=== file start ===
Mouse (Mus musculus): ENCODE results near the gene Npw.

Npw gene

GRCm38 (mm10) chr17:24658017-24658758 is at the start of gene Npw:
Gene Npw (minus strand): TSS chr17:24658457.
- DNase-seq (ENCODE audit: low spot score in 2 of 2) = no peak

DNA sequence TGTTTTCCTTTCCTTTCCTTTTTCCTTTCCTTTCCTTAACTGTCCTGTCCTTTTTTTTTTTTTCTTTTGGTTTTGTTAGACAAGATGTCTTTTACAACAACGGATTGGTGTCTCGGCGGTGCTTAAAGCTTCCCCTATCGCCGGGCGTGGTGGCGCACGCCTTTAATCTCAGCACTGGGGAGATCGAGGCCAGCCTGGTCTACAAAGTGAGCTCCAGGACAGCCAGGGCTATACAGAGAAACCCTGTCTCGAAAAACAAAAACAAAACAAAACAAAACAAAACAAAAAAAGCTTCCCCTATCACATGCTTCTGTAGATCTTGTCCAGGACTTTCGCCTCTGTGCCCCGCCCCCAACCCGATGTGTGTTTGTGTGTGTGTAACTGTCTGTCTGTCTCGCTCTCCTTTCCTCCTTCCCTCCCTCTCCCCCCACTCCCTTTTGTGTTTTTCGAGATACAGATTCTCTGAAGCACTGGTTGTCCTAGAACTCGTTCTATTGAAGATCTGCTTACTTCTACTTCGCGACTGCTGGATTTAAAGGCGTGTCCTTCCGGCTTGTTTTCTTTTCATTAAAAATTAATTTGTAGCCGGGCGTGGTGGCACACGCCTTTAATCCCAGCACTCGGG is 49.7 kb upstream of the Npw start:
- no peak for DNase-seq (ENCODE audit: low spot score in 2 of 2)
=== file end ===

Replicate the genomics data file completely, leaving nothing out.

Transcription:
Mouse (Mus musculus): ENCODE results near the gene Npw.

Npw gene

GRCm38 (mm10) chr17:24658017-24658758 is at the start of gene Npw:
Gene Npw (minus strand): TSS chr17:24658457.
- DNase-seq (ENCODE audit: low spot score in 2 of 2) = no peak

DNA sequence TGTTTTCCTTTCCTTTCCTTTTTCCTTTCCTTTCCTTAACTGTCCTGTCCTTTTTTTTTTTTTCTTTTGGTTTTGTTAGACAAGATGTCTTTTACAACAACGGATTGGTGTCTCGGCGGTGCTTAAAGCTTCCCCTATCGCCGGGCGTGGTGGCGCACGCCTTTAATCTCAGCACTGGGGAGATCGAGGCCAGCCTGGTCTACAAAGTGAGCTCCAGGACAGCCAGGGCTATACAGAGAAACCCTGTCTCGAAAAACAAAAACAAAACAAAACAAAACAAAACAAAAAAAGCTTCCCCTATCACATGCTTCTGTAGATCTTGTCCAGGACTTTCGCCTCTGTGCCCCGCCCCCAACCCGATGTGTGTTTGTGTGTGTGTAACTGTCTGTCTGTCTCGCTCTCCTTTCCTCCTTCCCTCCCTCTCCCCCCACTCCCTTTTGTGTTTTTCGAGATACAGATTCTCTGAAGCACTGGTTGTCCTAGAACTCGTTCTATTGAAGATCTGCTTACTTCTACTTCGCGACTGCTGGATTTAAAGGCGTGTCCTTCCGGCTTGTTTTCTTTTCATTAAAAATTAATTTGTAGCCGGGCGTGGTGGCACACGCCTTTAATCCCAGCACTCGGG is 49.7 kb upstream of the Npw start:
- no peak for DNase-seq (ENCODE audit: low spot score in 2 of 2)